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Buddhist leader Thich Quang Do sends Message of Solidarity to His Holiness the Dalai Lama and the people of Tibet

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PARIS, 16 February 2012 (IBIB) – Following the recent wave of self-immolations by Tibetans calling for religious freedom, and the ensuing brutal crackdown on these protests by the Chinese authorities, the Most Venerable Thich Quang Do, Patriarch of the outlawed Unified Buddhist Church of Vietnam (UBCV) has written to His Holiness the Dalai Lama to express the UBCV’s support of the Tibetan people’s struggle for freedom. The letter, dated 11 February 2012, was sent clandestinely to the International Buddhist Information Bureau (IBIB) from the Thanh Minh Zen Monastery in Saigon, where Thich Quang Do is under house arrest. In his letter, which we have forwarded to H.H. the Dalai Lama in Dharamsala, Thich Quang Do wrote:

“I am writing to express the profound grief of the Unified Buddhist Church of Vietnam on the recent wave of immolations of Buddhist monks, nuns and lay-followers calling for religious freedom and the return of Your Holiness to the sacred land of Tibet. I am informed that 21 people have self immolated over the past year, with five immolations in the past week alone. These tragic acts have not only taken place in the region of Tibet proper, but also in counties in the Chinese provinces of Qinghai and Sichuan, where many Tibetans live.

“Instead of investigating the cause of these acts of protest, the Chinese government has cracked down with intolerable brutality. Vast regions have been sealed off, media black-outs imposed, and Police have shot dead at least six Tibetans in Kham county in Sichuan. Despite this merciless repression, thousands of Tibetans continue to challenge the authorities by organizing candle-light vigils, hunger strikes, marches, and peaceful demonstrations with banners calling for a “free Tibet” and the release of all Tibetan political prisoners.

“I was especially moved by the words of Lama Sobha, who self-immolated on January 8th 2012 at his monastery in Golog in the Tibetan area of Amdo, Qinghai. In a moving tape recording made prior to his immolation, he called on Tibetans to unite to protect Tibetan culture, religion and language, and explained the reasons for his immolation: “I am giving away my body as an offering to chase away the darkness, to free all beings from suffering”.

“We Buddhists in Vietnam share this vision with Buddhists in Tibet. Self-immolation is indeed a tragic and extreme act, one that should be avoided at all costs. But there are moments when this ultimate gesture, that of offering one’s body as a torch of Compassion to dissipate darkness and ignorance is the only possible recourse.

“At the height of the Vietnam War in 1963, Bodhisattva Thich Quang Duc self-immolated in Saigon to call for reconciliation and peace. His act, filmed by the international media, shook the conscience of the world. Since Vietnam fell under Communist rule in 1975, 22 monks, nuns and lay-Buddhists have self-immolated to appeal for religious freedom in Vietnam, including twelve monks and nuns at the Duoc Su Pagoda in Can Tho on 2 November 1975. Under the fierce censorship of the Communist regime, not one foreign journalist was present to record these events. Their sacrifice was stifled in silence.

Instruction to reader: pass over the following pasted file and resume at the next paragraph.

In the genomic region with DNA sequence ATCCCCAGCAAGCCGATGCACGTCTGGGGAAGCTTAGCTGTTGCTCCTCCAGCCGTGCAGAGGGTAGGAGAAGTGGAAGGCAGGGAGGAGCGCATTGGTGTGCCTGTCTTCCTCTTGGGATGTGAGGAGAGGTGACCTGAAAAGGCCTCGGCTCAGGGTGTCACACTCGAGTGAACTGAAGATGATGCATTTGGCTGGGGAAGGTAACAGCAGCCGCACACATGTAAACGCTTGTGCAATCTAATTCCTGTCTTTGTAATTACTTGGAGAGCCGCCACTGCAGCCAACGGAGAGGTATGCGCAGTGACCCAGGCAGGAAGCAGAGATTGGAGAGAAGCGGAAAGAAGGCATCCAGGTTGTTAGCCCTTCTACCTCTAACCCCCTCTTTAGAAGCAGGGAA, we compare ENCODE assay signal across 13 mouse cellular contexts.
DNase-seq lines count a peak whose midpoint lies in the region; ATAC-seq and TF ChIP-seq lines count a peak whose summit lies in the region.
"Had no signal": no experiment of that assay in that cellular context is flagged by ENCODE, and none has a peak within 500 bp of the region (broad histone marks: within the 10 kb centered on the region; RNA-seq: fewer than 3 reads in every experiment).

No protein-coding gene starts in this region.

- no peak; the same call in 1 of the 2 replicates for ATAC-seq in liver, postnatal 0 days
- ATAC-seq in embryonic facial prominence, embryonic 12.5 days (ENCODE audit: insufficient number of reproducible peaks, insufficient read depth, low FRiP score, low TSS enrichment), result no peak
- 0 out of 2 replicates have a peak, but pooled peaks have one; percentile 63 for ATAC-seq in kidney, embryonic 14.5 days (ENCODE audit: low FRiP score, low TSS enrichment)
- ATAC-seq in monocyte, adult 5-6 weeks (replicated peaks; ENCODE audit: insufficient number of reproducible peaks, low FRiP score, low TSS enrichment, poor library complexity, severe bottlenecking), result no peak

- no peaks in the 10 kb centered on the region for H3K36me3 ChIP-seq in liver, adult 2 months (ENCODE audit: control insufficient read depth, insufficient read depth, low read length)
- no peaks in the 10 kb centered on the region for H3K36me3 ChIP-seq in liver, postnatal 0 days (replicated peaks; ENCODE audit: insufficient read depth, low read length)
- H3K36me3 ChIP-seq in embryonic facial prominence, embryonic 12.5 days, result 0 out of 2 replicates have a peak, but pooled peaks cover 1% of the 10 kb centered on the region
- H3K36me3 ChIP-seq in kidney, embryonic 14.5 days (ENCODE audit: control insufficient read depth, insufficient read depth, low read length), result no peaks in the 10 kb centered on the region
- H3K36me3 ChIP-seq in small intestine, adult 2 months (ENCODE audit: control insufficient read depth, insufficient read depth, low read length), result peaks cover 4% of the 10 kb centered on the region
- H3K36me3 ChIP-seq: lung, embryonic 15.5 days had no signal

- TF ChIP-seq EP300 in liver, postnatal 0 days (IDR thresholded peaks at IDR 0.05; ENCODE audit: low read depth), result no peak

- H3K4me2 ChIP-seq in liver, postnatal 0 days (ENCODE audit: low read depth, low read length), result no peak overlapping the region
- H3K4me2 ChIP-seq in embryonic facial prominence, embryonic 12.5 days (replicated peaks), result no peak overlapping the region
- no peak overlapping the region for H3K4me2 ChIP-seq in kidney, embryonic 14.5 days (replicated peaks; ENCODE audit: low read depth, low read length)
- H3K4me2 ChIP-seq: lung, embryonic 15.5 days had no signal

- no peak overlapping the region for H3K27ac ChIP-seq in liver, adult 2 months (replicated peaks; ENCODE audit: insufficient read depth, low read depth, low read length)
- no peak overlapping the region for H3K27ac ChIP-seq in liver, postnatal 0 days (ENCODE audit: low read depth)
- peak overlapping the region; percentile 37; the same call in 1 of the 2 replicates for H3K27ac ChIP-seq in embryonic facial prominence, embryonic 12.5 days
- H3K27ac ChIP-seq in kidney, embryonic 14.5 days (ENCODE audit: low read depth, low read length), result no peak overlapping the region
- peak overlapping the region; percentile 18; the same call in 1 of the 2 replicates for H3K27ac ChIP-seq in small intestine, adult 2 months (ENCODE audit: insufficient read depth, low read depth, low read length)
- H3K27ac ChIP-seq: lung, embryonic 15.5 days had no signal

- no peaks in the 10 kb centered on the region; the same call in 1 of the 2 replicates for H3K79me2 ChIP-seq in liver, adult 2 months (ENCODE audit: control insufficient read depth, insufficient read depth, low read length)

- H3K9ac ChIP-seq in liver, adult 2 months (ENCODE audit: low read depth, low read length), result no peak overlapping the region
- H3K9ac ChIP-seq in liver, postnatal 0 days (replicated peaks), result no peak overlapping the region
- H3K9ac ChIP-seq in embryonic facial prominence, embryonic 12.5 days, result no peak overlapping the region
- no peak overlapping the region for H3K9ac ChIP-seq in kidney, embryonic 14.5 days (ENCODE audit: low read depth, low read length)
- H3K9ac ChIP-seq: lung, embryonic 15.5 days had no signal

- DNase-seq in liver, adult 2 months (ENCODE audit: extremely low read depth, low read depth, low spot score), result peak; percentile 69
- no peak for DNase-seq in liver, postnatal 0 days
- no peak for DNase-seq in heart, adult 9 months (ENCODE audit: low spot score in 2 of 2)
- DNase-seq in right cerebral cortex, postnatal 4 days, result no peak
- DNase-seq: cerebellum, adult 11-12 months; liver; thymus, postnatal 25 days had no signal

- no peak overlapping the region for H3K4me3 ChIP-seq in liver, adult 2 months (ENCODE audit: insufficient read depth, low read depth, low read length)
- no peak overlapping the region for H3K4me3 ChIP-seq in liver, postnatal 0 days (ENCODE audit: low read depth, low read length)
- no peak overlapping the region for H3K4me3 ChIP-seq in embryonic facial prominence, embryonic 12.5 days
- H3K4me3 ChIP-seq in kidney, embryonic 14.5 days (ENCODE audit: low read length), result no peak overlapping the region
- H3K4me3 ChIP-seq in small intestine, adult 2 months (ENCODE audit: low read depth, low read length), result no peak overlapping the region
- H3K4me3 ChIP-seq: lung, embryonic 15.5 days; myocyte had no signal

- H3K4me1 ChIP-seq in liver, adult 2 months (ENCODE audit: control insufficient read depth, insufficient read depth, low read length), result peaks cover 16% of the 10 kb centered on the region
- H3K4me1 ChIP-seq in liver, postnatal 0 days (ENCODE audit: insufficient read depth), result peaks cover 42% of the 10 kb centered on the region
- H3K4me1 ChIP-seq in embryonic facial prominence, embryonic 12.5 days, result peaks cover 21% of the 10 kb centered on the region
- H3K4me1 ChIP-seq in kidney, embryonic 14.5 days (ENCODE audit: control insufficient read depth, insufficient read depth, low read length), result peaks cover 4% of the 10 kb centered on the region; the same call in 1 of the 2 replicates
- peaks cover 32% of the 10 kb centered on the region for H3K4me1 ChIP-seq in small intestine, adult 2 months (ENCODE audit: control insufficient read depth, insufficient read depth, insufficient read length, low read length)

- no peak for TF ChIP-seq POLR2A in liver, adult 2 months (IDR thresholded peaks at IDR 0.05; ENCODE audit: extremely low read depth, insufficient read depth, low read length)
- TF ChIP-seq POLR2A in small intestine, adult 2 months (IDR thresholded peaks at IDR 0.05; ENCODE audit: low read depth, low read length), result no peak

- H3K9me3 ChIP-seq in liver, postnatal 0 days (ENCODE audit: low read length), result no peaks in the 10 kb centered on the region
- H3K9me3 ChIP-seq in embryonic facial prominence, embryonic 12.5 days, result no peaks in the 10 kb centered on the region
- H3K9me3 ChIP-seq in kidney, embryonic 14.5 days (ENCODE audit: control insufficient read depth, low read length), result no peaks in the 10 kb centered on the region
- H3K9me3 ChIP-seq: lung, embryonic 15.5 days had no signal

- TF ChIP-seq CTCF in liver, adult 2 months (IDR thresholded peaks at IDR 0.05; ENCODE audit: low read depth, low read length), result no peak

“It is therefore with a deep sense of communion and understanding, but also with infinite pain and grief, that I learn of the immolation of such young Buddhist monks and nuns in Tibet, and the escalation of violence by China’s communist regime to prevent the world from hearing their tragic cry. This situation is a challenge to all humanity. I call upon world leaders to take urgent action, demand an end to the violence and press for an independent international investigation into these cases of self-immolation.

“On behalf of the Unified Buddhist Church of Vietnam (UBCV), I pray for all those who have sacrificed their lives, and all those who have suffered repression in these peaceful protests. I wholly support the Tibetan people’s courageous struggle for survival, and share your aspirations for the right to freedom and life. Your suffering is our suffering. Your struggle is our struggle. The Buddhists of Vietnam stand beside you in this non-violent movement for religious freedom and human rights. For without human rights, human beings can never fully and freely exist.

“The UBCV will never forget the numerous appeals made by Your Holiness throughout the 1990s to obtain our release from the communist jails. During these dark days, we did not know of your efforts. Only when I was amnestied from prison in 1998 did I learn from the UBCV’s spokesman in Paris, Vo Van Ai, about your humane and crucial interventions. Today, I am still under house arrest at the Thanh Minh Zen Monastery, after almost three decades under different forms of detention. Yet I am always with you in spirit. You are always in my prayers, and I hope with all my heart and strength that you will succeed in guiding the Tibetan people through these difficult times”.

Yours in the Dharma,
Fifth Supreme Patriarch
Unified Buddhist Church of Vietnam
(signature and seal)

This post is also available in: French Vietnamese

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